House Authorizes Lawsuit Against President Obama

House Authorizes Lawsuit Against President Obama

WASHINGTON -- A day before going on vacation and heading into the election season, Republicans in the House of Representatives passed a resolution Wednesday authorizing Speaker John Boehner (R-Ohio) to sue President Barack Obama for what they say has been inadequate enforcement of the health care law they oppose.

The suit would seek to make Obama strictly enforce the Affordable Care Act that Boehner has held some 50 votes to undermine or repeal. Republicans object that the Obama administration has delayed some parts of the law, particularly the mandate on employers who do not provide health care coverage.

The measure passed 225 to 201, with five Republicans joining Democrats to oppose the lawsuit.

"This isn't about Republicans and Democrats. It's about defending the Constitution that we swore an oath to uphold and acting decisively when it may be compromised," Boehner said shortly before his members granted him the power to sue. "No member of this body needs to be reminded what the Constitution states about the president's obligation to faithfully execute the laws of our nation. No member needs to be reminded of the bonds of trust that have been frayed or the damage that's already been done."

Some Republicans acknowledged the lawsuit's irony. But they argued that even though they oppose the law, it's the president's job to enforce it -- and he hasn't.

"President Obama has decided that he cannot be bothered with the separation of powers," said Rep. Tom Rice (R-S.C.). "He has bragged that if Congress will not accept his priorities he has a pen and a phone and he will make the law."

"If there were a Republican president doing the same thing, I would feel just as strongly. This is about the Constitution," said Rep. Virginia Foxx (R-N.C.). "For too long, this body, under the leadership of both Democrats and Republicans, has ceded parts of our constitutional authority to the executive branch."

But Democrats hammered the vote, saying it was at best a political stunt that wastes time that could be much better spent, and at worst a step toward trying to impeach Obama. Rep. Steve Cohen (D-Tenn.) dubbed it "impeachment lite."

"We're going to adjourn tomorrow for five weeks, five weeks, leaving unfinished business here," said Minority Leader Nancy Pelosi (D-Calif.), referring to Congress' annual August recess. "We have precious few hours remaining to act on the priorities of the American people and finish the can't-wait business for the Congress. So much needs to be done.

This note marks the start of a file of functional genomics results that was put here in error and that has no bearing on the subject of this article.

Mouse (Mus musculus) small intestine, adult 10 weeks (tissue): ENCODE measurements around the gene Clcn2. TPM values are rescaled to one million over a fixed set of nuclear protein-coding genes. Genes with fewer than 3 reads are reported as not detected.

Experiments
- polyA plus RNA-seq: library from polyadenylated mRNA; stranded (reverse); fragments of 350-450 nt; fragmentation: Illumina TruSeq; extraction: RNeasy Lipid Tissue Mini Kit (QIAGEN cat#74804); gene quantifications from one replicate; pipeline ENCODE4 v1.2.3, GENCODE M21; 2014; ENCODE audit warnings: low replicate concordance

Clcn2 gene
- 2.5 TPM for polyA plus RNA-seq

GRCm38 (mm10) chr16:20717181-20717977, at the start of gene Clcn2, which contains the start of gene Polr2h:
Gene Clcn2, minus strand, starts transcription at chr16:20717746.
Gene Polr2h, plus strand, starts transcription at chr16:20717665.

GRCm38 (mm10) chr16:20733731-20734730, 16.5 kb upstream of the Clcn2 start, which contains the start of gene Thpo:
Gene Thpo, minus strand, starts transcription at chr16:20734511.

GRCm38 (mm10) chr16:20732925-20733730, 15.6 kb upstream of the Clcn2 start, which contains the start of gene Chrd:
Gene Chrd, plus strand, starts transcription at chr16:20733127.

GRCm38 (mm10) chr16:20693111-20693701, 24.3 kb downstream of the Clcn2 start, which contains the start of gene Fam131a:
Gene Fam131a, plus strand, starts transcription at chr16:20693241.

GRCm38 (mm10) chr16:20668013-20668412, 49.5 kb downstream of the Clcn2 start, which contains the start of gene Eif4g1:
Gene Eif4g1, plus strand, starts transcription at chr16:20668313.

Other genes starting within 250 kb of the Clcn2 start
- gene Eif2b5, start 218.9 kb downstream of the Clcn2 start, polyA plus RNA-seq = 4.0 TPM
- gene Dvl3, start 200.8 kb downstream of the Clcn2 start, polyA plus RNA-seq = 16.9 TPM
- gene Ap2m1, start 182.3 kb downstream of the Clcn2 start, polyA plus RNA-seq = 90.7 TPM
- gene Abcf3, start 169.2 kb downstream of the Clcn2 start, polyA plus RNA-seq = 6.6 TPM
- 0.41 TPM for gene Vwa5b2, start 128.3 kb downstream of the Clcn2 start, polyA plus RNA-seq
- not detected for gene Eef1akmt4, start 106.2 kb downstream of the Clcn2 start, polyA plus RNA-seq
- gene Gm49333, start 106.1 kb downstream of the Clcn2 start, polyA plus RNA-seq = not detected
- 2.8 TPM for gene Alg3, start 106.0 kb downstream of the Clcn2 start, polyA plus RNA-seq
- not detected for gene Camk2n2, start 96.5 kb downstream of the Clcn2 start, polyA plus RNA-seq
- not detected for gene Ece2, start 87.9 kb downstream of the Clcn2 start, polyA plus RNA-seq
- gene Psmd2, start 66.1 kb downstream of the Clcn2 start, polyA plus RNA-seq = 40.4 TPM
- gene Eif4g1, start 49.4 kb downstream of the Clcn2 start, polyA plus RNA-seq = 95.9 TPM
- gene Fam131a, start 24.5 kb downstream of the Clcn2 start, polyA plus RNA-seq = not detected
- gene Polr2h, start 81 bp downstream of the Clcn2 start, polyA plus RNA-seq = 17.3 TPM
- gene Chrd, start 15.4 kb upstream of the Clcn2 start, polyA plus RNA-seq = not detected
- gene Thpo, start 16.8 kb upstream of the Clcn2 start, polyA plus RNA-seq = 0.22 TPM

"Republicans are putting the special interests and the howls of impeachment-hungry extremists before the needs of the nation," Pelosi said. "The lawsuit is only the latest proof of House Republicans' contempt and disregard for the priorities of the American people."

Pelosi said Boehner should specifically say whether impeachment was off the table. Democrats mentioned the word "impeachment" more often than Republicans, and Rep. Louise Slaughter (D-N.Y.) suggested that House leaders believed they were walking a narrow line to appease the "impeachment-hungry," while not alienating most Americans.

Slaughter pointed out that Republicans did not grant Democrats the traditional "motion to recommit," an option that the minority generally is allowed to change measures at the last second on the House floor. The motions are often stunts, and generally fail, but allow the minority to get votes on the record.

Slaughter said she asked why Democrats couldn't have the motion to recommit, and didn't get an answer. Rules Committee Chairman Rep. Pete Sessions (R-Texas) said: "The House Rules do not require that an MTR be provided for consideration of a simple resolution. House Rules require MTR on rules and joint resolutions."

But Slaughter suggested Republicans wanted to avoid any stunts Democrats might try.

"I think the reason is -- you know, being somewhat cynical, and I'll admit to that after what we've been through here, the cynic would say they don't want us to have a motion to recommit because our side might bring up a motion, which would be our privilege to do, that might put the Republican members on record on impeachment," Slaughter said.

There was no immediate timeline for when the lawsuit might be filed, but it is unlikely before the fall, as the November elections are approaching.

There have been other lawsuits against presidents by members of Congress. In 2006, Democrats sued President George W. Bush over the budget. And this year, Sen. Ron Johnson (R-Wis.) sued over the health care law's effect on his staff. Both of those were tossed by judges who ruled that members of Congress lacked standing to sue, since none suffered actual injury.

This article has been updated to include Rep. Cohen's comment.

Michael McAuliff covers Congress and politics for The Huffington Post. Talk to him on Facebook.

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